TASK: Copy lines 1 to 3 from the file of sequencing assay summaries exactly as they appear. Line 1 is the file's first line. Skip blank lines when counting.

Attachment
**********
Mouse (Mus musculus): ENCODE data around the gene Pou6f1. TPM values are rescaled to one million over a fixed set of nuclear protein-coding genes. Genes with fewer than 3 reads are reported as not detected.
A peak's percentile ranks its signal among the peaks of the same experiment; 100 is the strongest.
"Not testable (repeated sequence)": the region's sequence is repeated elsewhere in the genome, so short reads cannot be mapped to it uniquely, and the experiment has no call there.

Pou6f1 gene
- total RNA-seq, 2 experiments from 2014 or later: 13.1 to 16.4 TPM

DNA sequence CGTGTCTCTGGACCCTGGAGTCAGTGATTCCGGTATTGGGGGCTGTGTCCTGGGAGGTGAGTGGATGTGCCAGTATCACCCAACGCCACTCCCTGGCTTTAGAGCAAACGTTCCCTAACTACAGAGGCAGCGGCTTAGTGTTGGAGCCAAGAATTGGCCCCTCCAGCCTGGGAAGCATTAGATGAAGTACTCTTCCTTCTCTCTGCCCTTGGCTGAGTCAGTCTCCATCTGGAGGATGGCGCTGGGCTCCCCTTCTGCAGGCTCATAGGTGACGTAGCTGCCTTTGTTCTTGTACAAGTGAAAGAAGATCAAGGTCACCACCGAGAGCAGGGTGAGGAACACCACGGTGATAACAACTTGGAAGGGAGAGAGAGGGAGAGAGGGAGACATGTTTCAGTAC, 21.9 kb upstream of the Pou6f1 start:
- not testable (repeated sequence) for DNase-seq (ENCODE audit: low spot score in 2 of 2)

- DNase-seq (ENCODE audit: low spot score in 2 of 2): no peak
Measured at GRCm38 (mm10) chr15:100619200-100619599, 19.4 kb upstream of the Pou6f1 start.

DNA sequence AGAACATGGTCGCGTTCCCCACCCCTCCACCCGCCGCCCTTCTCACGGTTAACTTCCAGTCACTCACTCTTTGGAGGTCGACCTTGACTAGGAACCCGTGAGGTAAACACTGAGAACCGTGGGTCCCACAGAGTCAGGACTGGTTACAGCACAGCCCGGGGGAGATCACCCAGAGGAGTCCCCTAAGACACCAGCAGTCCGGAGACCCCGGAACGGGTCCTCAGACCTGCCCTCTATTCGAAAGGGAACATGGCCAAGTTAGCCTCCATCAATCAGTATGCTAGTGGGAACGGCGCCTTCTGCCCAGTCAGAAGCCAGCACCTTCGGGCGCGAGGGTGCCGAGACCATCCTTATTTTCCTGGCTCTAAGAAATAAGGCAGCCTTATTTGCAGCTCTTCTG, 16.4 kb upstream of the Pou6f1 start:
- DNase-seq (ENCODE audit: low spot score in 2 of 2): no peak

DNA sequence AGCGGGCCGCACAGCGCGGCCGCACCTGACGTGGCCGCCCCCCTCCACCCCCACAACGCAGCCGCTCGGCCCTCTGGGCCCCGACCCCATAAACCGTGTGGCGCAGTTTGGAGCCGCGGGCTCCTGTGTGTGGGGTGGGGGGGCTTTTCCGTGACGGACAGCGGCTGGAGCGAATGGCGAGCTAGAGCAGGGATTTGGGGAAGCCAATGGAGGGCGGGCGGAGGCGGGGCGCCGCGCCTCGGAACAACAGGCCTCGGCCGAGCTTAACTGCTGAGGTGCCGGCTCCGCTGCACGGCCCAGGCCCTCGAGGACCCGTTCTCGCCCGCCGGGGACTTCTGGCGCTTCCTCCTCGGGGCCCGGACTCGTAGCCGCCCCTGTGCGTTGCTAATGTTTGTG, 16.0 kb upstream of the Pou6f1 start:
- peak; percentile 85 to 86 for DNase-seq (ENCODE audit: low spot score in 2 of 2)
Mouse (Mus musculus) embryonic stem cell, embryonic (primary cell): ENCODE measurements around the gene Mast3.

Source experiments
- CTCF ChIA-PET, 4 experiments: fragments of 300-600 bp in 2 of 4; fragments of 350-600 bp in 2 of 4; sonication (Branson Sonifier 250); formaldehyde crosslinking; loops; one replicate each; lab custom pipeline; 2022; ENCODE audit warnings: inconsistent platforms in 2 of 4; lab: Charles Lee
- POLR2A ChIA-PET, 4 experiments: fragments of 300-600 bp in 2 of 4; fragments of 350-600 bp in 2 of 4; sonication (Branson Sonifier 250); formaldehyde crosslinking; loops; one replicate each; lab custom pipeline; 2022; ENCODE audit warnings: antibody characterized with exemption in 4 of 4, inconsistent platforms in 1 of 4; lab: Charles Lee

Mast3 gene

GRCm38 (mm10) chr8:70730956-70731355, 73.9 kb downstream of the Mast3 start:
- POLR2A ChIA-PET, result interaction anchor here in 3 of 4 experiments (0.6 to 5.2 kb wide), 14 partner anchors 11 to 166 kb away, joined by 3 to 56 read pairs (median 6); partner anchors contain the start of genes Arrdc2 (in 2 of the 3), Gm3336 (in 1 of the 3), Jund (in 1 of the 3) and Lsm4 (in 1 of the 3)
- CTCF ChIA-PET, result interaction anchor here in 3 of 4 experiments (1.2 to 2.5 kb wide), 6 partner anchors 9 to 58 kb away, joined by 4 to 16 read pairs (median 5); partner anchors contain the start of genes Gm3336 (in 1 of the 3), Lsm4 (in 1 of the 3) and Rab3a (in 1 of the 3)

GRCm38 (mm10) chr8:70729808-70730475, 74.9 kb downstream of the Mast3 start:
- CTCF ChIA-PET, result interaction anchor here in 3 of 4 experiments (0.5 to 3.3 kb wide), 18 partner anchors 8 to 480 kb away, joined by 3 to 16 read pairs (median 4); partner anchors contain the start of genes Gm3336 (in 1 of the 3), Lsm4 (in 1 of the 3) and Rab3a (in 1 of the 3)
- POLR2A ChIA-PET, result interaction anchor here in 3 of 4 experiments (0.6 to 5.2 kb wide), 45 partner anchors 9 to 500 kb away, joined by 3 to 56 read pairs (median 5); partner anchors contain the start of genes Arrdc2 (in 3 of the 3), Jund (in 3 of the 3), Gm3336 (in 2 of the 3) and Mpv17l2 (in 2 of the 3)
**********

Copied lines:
Mouse (Mus musculus): ENCODE data around the gene Pou6f1. TPM values are rescaled to one million over a fixed set of nuclear protein-coding genes. Genes with fewer than 3 reads are reported as not detected.
A peak's percentile ranks its signal among the peaks of the same experiment; 100 is the strongest.
"Not testable (repeated sequence)": the region's sequence is repeated elsewhere in the genome, so short reads cannot be mapped to it uniquely, and the experiment has no call there.